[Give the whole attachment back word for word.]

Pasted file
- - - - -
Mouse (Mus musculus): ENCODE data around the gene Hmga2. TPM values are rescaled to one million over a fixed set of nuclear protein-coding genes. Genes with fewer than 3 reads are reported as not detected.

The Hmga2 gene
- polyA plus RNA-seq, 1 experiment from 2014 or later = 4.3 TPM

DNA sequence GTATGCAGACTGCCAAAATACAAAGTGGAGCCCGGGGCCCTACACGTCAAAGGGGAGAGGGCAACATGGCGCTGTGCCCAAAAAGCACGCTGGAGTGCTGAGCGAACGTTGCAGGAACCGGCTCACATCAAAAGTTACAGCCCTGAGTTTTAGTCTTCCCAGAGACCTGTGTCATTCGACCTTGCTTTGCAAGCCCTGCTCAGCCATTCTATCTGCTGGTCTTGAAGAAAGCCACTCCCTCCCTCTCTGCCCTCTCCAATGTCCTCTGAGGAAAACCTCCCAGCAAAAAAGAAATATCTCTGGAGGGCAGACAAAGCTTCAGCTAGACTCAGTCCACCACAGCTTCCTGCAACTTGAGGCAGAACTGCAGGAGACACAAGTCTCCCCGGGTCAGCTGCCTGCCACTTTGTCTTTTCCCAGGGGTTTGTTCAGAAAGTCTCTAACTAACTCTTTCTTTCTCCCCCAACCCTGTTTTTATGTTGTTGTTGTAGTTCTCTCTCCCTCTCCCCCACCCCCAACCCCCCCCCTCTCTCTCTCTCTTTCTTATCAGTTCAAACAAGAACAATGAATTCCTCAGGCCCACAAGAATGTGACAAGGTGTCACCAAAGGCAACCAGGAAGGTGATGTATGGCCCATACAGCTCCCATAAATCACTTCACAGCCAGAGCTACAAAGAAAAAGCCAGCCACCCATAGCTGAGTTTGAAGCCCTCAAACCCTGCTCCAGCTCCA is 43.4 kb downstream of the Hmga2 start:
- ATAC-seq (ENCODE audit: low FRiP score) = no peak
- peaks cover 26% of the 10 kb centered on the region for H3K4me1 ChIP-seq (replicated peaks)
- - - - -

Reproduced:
Mouse (Mus musculus): ENCODE data around the gene Hmga2. TPM values are rescaled to one million over a fixed set of nuclear protein-coding genes. Genes with fewer than 3 reads are reported as not detected.

The Hmga2 gene
- polyA plus RNA-seq, 1 experiment from 2014 or later = 4.3 TPM

DNA sequence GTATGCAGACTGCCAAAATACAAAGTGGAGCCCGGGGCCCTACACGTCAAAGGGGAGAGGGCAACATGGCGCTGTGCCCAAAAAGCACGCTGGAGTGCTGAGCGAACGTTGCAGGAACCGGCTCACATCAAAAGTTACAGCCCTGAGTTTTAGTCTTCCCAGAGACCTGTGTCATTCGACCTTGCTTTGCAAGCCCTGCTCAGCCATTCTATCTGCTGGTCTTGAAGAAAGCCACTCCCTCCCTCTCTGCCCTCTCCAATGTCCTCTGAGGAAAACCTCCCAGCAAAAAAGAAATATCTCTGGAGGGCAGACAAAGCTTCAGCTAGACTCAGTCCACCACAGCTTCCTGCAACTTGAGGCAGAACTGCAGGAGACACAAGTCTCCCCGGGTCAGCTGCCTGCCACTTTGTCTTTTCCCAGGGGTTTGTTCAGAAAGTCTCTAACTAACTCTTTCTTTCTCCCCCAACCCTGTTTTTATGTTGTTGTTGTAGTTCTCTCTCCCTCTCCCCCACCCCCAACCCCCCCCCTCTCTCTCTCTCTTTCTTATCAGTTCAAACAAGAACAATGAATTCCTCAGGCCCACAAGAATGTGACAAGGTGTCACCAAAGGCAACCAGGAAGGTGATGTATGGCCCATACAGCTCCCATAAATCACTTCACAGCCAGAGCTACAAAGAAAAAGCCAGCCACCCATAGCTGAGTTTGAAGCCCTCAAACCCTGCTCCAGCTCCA is 43.4 kb downstream of the Hmga2 start:
- ATAC-seq (ENCODE audit: low FRiP score) = no peak
- peaks cover 26% of the 10 kb centered on the region for H3K4me1 ChIP-seq (replicated peaks)